Ode To A Rose

Myrtle Rose is a 75-year-old widow who, according to news reports, has been flying “since the mid-1960s and even performed as a wing walker until five or six years ago.” She’s in the news this week, but not because her award-winning Piper J-3 Cub has a teddy bear strapped into its front seat.

Instead, her name and visage have been plastered over the general media because she made the egregious sin of committing aviation from the grass strip on her property outside Chicago.

The problem? President Obama was in town, and the Forces of Darkness had once again created a temporary flight restriction (TFR) over the area, preventing Rose and other innocent pilots from aviating.

Rose — whose computer wasn’t working, so she didn’t obtain a preflight briefing, and was flying with her pristine Cub’s radio turned off — was intercepted by a pair of F-16s. “I was just flying around,” she later told the Associated Press.

She thought the F-16s were simply admiring her plane, which had previously won a best-in-class award at EAA AirVenture in Oshkosh, Wis. In fact, she later told reporters she thought the F-16 pilots were very respectful of her since they avoided too-close passes, which could have forced her to fly through their wakes.

After landing back home, Rose was met by law enforcement officials, whom we hope immediately saw the ridiculousness of the situation.

Such was certainly lost on the North American Air Defense Command, NORAD. According to the AP, NORAD “suggested Rose had no business thinking that a military jet racing toward her would be in any way related to the cuteness of her plane.”

Cuteness of various airplanes notwithstanding, I guess it all depends on your frame of reference. There are those who view a late afternoon hop from your backyard in a classic taildragger as a threat to national security.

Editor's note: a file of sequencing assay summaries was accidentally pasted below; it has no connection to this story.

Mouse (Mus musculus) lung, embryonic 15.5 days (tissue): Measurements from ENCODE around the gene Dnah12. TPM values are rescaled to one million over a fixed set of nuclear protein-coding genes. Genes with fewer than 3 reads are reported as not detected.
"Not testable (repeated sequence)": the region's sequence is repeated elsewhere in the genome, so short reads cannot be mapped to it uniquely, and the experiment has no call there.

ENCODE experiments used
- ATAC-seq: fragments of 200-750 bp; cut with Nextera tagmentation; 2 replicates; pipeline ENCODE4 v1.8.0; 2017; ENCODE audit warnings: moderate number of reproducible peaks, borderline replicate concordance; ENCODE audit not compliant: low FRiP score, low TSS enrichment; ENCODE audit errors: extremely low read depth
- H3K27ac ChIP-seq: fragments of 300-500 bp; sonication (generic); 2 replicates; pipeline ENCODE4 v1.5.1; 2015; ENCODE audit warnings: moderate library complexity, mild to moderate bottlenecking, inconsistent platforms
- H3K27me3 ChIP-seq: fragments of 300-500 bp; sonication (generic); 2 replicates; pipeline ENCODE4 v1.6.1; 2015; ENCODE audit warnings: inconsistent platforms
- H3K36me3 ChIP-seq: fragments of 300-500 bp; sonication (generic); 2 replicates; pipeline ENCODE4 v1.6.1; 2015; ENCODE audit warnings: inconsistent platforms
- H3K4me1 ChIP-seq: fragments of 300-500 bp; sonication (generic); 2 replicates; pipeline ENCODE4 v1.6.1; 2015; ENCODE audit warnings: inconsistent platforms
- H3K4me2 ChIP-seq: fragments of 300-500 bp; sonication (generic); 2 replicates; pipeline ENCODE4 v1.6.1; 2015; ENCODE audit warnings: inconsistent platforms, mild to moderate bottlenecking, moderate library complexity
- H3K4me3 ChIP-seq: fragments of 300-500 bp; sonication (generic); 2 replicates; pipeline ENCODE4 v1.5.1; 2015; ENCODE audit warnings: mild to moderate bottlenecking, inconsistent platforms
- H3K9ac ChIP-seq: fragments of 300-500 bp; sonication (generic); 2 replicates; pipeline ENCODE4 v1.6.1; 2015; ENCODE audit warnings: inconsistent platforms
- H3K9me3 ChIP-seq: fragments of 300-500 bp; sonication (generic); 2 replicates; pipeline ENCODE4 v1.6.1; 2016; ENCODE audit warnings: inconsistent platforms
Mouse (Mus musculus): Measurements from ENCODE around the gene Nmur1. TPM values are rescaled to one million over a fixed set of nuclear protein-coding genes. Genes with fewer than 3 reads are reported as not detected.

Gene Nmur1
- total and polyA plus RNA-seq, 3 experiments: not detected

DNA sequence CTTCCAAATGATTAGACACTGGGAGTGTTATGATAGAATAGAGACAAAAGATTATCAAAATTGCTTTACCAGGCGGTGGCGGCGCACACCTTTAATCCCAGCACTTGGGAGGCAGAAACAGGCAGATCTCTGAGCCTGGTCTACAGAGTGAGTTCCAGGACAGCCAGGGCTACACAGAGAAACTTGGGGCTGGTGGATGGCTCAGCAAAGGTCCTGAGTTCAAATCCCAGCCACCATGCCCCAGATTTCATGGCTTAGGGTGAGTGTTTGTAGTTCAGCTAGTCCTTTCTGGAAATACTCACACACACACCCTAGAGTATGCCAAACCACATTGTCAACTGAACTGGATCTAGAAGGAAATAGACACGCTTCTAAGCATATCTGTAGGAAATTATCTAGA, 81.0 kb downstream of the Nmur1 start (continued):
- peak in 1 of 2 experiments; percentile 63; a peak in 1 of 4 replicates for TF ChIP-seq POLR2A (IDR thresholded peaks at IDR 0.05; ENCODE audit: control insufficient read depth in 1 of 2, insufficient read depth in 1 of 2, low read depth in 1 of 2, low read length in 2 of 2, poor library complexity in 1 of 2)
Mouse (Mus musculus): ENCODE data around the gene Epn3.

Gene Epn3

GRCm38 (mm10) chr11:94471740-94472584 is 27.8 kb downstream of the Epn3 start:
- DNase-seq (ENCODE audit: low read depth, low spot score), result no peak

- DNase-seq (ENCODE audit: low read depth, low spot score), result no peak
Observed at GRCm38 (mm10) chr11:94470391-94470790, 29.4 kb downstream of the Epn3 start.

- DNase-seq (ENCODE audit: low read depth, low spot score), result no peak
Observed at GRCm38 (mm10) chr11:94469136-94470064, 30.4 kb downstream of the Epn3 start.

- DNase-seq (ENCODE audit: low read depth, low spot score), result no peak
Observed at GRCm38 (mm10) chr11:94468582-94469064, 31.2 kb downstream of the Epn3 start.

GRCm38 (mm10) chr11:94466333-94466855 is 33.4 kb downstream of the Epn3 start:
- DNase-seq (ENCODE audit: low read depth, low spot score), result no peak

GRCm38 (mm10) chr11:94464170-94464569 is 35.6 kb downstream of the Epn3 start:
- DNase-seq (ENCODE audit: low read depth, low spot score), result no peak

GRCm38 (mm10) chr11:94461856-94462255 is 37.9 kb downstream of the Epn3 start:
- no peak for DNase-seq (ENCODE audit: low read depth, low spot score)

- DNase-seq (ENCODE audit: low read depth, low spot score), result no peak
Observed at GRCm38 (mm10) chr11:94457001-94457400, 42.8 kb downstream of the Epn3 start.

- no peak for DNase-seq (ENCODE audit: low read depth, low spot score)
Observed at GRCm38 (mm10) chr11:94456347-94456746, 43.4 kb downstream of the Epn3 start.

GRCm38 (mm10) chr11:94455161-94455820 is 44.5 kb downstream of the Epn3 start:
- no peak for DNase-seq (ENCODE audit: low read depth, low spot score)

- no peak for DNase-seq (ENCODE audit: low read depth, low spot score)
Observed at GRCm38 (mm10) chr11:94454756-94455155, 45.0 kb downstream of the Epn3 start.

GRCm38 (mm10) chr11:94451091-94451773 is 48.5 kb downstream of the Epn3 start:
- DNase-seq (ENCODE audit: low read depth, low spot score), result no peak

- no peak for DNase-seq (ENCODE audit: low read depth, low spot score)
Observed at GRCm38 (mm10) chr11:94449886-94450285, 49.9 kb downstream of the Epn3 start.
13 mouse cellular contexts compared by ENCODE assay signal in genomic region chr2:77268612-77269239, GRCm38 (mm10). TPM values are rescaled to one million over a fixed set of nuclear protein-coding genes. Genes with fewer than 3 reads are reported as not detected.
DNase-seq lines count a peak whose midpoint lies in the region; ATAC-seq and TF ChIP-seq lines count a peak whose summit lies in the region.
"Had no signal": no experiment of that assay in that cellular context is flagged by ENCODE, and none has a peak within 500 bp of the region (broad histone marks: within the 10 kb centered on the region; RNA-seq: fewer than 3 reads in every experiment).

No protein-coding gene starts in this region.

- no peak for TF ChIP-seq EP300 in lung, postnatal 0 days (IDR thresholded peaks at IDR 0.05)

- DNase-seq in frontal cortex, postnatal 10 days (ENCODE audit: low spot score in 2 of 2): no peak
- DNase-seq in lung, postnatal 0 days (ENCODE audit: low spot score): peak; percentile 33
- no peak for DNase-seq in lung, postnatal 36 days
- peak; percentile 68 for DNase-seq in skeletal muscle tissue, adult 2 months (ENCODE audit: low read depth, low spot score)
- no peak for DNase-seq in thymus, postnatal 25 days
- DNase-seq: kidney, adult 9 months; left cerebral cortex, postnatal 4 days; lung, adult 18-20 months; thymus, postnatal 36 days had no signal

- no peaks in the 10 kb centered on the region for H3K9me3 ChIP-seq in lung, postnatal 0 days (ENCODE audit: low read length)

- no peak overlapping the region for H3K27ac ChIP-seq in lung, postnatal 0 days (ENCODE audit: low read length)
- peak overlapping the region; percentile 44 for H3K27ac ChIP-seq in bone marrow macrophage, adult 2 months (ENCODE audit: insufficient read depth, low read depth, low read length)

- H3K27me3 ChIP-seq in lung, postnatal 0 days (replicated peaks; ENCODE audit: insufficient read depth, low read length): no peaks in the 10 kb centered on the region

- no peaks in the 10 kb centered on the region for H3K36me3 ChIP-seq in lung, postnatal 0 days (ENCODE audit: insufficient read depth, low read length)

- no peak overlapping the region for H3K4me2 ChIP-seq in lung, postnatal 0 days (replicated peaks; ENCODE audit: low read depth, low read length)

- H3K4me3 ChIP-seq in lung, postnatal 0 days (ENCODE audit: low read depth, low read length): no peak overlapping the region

Others know it as a thing of beauty, of freedom, of expression. They view such a moment firm in the knowledge Rose’s Cub posed no threat to anyone or anything, save a few gallons of gasoline and maybe a half-dozen flying insects.

They remember the way things used to be, when the only thing we had to worry about was our own skill, when the world around us wasn’t trembling in fear. They recall a time when taking up the plane for a quick hop was a way to blow out the day’s mental cobwebs, when we used that too-short time aloft dredging up forgotten memories, and creating new ones.

Against the odds, they hope those days aren’t gone forever, but temporarily misplaced.

Thank you, Ms. Rose, for keeping that Cub in good shape, for talking to the media and for recognizing the absurd when you see it. Thank you, also, for reminding us things used to be different, and for reinvigorating our hope, however fleeting or misplaced, they might once again be as they were.



  1. Josh Wold says:

    Can someone please write a response to the post on this link please. The author went off on Myrtle Rose. It really got under my skin, but I’m really not sure how to respond to it.

    Thanks guys.


  2. Jack Hodgson says:

    Yeah. But part of me says not to dignify it with a response.

    I’m gonna let Jeb decide how to proceed here. Of the three of us he’s the one most smitten by Ms. Rose.